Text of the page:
Do not go gentle into that good night,
Old age should burn and rave at close of day;
Rage, rage against the dying of the light.

Matched is the first book in a new series of Young Adult science fiction novels by Ally Condie. It is a cross between The Giver and the The Hunger Games, a romance set in a dystopian/utopian future in which the diseased culture of the past has been nearly eliminated. The resulting Society is very structured, formalized, and bland. And, of course, ripe for rebellion.

In the future, the Society has reduced the flood of sensory input that has distracted us through hundreds of years of history. The art and culture of Western civilization has been reduced to the very best that history had to offer. There are the 100 songs, the 100 poems, the 100 paintings, the 100 history lessons, etc. And that's all. There is no need for the clutter that develops when humans are free to collect and record whatever passing fancy enters their heads. Nearly everything is planned out for the citizens -- their careers are carefully chosen based on their abilities, their meals are planned to match each person's individual nutritional needs, and everyone is Matched with their future mate when they turn 17 years old.

And this is as it should be. But when Cassia is matched there is a glitch, a highly improbable and inexplicable error; she is shown the faces of two boys, rather than one. The matter is cleared up quickly; an officer comes to explain that one man is her Match, and the other most certainly is not. The second, in fact, will never be anyone's Match, as he has been designated an Aberration, one unworthy of reproducing. As you have no doubt guessed, both Cassia's Match and this other boy develop as romantic interests.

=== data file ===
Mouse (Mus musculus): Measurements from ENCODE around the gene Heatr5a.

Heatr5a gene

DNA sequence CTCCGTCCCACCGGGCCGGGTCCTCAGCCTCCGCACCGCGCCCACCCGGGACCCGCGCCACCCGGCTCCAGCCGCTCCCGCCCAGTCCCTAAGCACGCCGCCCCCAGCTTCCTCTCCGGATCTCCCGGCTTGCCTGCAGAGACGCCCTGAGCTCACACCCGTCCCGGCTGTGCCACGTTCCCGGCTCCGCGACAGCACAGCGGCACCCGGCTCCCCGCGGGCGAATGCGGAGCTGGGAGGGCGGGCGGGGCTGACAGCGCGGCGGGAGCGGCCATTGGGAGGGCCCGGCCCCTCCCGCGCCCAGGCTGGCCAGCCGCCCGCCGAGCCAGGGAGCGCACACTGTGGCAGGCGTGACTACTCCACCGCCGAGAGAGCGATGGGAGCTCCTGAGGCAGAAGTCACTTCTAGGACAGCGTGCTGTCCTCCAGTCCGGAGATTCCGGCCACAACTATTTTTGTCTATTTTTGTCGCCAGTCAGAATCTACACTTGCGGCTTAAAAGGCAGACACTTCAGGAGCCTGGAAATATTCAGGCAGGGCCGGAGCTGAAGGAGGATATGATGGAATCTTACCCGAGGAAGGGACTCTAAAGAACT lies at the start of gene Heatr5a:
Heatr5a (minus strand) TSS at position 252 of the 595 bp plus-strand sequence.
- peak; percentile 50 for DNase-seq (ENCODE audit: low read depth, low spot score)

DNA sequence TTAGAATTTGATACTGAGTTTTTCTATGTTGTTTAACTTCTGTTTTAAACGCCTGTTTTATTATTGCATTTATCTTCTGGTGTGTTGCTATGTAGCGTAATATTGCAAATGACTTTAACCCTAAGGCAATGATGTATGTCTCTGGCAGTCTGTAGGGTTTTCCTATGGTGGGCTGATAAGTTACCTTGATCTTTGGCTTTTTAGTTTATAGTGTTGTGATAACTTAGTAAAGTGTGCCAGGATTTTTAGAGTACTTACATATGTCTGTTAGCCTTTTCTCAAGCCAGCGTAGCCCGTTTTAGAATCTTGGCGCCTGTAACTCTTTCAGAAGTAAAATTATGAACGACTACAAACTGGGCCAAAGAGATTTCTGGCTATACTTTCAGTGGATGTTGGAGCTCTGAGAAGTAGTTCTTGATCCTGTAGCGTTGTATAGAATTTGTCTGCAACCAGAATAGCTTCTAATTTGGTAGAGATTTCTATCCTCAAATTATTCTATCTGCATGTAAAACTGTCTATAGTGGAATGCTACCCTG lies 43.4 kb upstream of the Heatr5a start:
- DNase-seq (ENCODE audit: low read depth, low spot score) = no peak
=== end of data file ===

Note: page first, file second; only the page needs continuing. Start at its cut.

This is not just a romance, however. Cassie is also wrapped up in other conundrums. A friend who seems to be heading towards a nervous breakdown, an ancient piece of paper with an illegal poem on it, and building hints that the Society may be in more trouble than the Officials would have you believe. The story also centers around poetry, and does it well. Not that there are a lot of poems in this story, but the few illegal poems that Cassie finds are important to the plot, and help drive her growing rebellion. The most important of these is, appropriately, Dylan Thomas' Do not go gentle into that good night.

This book is very much a part of the new wave of SF/F romances for young women. It is reminiscent Twilight although it has a bit more introverted (and intelligent) main character, who spends just as much time obsessing about boys but engages in less dialog and actual romancing. It is a lot like The Hunger Games, but without the drama of violent deaths and an openly evil government. It is perhaps not as 'catchy' as these two series, but it is still well worth reading.

The second book, Crossed will come out in November 1, 2011. You can learn more at the Matched website:

Good men, the last wave by, crying how bright
Their frail deeds might have danced in a green bay,
Rage, rage against the dying of the light.

Wild men who caught and sang the sun in flight,
And learn, too late, they grieved it on its way,
Do not go gentle into that good night.

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